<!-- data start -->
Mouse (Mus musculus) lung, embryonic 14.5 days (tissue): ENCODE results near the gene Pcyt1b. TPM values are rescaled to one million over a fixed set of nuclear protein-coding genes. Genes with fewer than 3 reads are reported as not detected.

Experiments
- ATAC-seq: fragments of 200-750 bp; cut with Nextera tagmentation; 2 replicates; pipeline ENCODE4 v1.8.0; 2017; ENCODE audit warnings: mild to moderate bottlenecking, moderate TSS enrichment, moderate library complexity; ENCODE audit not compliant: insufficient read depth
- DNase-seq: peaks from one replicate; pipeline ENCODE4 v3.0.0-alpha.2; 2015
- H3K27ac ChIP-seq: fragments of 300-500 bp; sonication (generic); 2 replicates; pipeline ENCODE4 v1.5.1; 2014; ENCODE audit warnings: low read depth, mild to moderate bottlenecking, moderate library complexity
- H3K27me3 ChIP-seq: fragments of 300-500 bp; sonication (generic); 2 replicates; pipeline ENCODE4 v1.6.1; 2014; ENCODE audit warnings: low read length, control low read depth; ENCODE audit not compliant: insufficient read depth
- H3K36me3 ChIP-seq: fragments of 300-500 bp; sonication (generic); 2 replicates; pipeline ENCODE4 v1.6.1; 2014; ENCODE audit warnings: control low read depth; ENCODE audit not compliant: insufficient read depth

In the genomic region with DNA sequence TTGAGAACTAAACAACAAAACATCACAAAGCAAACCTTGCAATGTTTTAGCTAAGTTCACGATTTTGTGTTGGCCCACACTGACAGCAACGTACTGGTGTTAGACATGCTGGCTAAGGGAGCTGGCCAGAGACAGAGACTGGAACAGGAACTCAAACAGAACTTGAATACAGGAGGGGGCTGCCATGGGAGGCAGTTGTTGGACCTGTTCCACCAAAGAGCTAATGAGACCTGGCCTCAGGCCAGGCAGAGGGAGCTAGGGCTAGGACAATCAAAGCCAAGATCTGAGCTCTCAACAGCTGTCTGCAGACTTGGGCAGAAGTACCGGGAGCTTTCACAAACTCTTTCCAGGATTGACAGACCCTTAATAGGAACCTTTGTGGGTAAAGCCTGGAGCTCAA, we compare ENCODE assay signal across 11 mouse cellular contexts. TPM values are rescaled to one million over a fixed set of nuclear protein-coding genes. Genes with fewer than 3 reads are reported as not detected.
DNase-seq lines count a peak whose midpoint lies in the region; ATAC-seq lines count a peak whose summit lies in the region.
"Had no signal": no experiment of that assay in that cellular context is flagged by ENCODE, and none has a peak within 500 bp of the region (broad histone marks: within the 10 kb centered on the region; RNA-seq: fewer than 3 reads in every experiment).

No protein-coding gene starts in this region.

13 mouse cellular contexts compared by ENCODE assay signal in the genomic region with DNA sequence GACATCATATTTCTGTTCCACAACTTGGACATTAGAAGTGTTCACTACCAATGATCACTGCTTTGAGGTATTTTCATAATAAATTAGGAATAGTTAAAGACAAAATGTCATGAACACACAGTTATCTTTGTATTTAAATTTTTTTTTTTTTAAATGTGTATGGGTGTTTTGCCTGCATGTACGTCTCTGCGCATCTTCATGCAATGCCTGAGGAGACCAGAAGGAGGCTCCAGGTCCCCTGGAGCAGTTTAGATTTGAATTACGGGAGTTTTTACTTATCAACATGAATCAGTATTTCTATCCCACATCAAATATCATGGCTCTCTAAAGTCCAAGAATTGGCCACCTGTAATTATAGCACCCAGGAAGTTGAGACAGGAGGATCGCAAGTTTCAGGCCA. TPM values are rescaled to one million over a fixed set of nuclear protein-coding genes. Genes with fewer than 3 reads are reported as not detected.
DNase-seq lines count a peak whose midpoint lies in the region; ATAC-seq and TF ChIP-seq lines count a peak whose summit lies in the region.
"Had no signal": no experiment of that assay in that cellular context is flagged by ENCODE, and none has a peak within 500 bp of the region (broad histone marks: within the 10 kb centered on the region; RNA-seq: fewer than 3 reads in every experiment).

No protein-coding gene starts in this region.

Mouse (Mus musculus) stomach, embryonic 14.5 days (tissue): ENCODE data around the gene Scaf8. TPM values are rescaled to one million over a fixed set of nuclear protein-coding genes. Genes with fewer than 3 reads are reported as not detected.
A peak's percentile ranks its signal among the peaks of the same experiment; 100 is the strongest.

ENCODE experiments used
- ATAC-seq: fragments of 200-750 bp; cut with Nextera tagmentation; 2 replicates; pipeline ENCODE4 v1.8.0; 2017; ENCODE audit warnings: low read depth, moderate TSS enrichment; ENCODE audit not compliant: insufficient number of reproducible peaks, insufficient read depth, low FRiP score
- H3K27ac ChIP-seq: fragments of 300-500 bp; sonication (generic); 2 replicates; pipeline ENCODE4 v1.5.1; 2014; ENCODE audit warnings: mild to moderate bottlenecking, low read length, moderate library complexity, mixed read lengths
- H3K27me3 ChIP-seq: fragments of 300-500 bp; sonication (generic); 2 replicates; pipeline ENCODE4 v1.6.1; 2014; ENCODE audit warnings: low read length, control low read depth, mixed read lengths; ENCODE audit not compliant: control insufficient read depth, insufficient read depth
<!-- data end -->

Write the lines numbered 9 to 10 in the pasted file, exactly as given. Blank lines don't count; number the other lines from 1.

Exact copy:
DNase-seq lines count a peak whose midpoint lies in the region; ATAC-seq lines count a peak whose summit lies in the region.
"Had no signal": no experiment of that assay in that cellular context is flagged by ENCODE, and none has a peak within 500 bp of the region (broad histone marks: within the 10 kb centered on the region; RNA-seq: fewer than 3 reads in every experiment).